Plot Summary / The Story-line
In Act II Scene II of “Macbeth”, Lady Macbeth anxiously waits for her husband to return after committing the murder of King Duncan. When Macbeth finally arrives, he is visibly shaken and horrified by what he has done. He reveals to Lady Macbeth that he heard someone cry out “Sleep no more!” as he was leaving the king’s chamber. She dismisses his fears and scolds him for his weak-heartedness.
Lady Macbeth asks Macbeth to return the bloody dagger to the scene of the crime and smear the sleeping guards with blood to make them look guilty of the murder. But Macbeth in his nervousness cannot go back to the crime scene again. So, Lady Macbeth has to undertake this task.
When they hear a knocking at the door, Lady Macbeth leads her husband to their room to wash the blood from their hands and change him into his dressing gown.
Commentary on Act II, Scene ii
Act II Scene II of “Macbeth” contains the central incident of the play, namely the murder of King Duncan. It is a huge moment and its political and moral repercussions are beyond Macbeth’s calculations. There is no going back for them now as Macbeth and Lady Macbeth’s ambition and ruthlessness lead them down a path of destruction and despair.
Macbeth is now seen overwhelmed with tension, anxiety, and fear. He even forgets to leave the dagger at the scene of the crime. We see him suffering from a sense of immense guilt as he revels to his wife his inability to pronounce the word “Amen” when he heard the King’s guards utter the word. His actions and words reveal his growing madness and instability. He struggles to come to terms with the enormity of what he has done.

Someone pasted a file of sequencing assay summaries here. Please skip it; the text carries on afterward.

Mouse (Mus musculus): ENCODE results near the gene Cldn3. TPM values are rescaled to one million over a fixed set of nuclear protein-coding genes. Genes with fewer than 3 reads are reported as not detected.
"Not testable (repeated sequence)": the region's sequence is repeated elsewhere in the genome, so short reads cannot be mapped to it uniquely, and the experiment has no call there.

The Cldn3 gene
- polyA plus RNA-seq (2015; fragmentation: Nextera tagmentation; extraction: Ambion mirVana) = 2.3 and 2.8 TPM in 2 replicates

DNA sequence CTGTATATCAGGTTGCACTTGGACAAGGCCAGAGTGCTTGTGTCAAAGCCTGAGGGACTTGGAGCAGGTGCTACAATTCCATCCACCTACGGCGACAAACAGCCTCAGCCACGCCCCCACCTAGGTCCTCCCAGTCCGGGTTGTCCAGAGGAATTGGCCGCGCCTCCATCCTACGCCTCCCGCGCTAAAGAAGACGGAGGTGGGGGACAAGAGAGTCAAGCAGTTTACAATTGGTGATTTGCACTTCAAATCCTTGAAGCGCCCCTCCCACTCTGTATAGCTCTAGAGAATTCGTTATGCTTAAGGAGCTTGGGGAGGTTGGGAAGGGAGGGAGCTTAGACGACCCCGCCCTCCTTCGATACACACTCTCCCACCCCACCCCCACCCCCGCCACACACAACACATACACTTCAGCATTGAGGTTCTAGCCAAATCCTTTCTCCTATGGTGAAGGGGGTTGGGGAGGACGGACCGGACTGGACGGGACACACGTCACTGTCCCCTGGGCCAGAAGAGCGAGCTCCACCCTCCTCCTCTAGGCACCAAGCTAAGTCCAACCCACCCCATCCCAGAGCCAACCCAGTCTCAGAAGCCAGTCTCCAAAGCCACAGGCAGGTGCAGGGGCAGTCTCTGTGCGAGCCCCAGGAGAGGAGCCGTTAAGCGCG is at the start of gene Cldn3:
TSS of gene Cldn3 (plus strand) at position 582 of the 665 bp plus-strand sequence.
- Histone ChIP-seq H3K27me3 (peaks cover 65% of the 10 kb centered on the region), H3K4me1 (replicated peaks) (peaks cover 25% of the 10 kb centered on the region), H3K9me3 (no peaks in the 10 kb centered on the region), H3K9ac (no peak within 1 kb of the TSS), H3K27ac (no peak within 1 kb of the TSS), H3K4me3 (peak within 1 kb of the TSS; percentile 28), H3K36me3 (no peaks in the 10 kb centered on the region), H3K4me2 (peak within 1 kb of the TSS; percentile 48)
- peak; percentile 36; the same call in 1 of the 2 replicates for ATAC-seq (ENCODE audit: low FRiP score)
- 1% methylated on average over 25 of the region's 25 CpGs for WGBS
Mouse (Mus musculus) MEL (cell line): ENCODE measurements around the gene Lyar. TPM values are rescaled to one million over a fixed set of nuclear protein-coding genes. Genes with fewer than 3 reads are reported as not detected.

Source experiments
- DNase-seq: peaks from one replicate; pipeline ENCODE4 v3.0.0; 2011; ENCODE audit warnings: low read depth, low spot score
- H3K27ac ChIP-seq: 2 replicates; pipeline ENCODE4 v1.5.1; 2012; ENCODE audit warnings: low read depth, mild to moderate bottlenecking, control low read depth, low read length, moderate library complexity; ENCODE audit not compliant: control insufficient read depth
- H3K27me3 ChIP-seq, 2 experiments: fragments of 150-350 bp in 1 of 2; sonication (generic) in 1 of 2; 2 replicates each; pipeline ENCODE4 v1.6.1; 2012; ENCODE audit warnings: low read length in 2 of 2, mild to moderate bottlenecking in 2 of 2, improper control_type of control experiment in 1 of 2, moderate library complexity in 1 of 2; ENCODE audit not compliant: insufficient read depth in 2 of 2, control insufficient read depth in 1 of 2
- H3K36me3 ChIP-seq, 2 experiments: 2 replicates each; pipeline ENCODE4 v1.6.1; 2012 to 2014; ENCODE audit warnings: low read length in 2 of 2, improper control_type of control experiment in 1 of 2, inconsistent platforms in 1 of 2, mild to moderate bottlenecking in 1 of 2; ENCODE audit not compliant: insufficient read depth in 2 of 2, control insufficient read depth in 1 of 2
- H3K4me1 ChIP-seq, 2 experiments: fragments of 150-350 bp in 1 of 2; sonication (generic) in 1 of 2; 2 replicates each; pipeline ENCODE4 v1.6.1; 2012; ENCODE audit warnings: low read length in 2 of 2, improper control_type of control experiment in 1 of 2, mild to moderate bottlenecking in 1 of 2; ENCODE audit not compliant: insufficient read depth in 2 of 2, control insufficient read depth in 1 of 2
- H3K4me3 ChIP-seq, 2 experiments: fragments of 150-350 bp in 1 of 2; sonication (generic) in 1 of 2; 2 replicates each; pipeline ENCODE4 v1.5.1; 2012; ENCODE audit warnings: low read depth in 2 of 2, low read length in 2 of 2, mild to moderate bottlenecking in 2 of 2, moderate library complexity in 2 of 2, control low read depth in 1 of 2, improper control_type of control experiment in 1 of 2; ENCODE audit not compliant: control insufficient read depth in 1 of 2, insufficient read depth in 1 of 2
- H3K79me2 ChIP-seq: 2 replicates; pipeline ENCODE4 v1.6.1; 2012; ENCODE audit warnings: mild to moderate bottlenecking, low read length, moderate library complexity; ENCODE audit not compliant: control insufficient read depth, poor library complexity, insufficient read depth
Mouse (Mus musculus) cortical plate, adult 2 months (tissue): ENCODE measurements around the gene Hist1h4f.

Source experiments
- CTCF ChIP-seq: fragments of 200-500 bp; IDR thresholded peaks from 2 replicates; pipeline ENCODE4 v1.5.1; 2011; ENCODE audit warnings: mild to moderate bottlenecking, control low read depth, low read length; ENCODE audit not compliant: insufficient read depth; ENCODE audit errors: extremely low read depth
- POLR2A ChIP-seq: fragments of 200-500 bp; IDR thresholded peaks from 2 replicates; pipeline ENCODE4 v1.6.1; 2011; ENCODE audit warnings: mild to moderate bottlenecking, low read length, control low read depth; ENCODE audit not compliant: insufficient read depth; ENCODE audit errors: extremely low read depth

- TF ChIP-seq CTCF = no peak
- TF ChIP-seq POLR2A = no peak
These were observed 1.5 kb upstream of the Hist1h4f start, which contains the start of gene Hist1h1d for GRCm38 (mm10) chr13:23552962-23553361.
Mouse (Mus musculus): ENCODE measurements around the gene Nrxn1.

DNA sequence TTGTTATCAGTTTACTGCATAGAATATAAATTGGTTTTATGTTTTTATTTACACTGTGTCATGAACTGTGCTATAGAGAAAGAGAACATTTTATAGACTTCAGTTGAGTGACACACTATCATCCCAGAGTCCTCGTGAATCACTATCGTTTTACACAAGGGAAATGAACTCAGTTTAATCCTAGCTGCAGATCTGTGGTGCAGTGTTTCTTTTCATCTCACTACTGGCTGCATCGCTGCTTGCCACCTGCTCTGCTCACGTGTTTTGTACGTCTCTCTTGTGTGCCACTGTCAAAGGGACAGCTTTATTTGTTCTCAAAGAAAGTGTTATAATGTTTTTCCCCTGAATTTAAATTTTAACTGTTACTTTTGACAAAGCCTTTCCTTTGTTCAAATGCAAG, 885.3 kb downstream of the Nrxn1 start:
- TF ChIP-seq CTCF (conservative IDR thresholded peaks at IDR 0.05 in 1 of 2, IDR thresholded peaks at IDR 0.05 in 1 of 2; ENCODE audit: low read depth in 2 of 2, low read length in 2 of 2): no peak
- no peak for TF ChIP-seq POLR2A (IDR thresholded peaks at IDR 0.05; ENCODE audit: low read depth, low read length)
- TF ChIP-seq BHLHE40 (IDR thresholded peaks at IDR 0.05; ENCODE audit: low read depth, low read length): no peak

In contrast, we see Lady Macbeth taking charge of the situation, urging her husband to wash the blood from his hands and returning the bloody dagger to the scene of the crime. Her calm and calculated actions highlight the extent to which she can go to achieve her ambitions, and her complete lack of remorse for the murder is surprising. This contrast between Macbeth and Lady Macbeth highlights the corrupting influence of power and ambition, and the extent to which it can change a person’s character and behavior.
Shakespeare creates an atmosphere of terror fitting for the murder scene by ill-omened sounds (the shrieking of the owl) and loose imagination of Macbeth. Again, it’s an irony when Lady Macbeth talk of washing blood off their hands but the audience sense that no water is sufficient to remove the metaphorical bloodstains from their hands.
Overall, Act II Scene II of “Macbeth” is a powerful moment in the play that explores the themes of guilt, ambition, and the corrupting influence of power. It highlights the differences between Macbeth and Lady Macbeth, and sets the stage for the tragic events that will follow.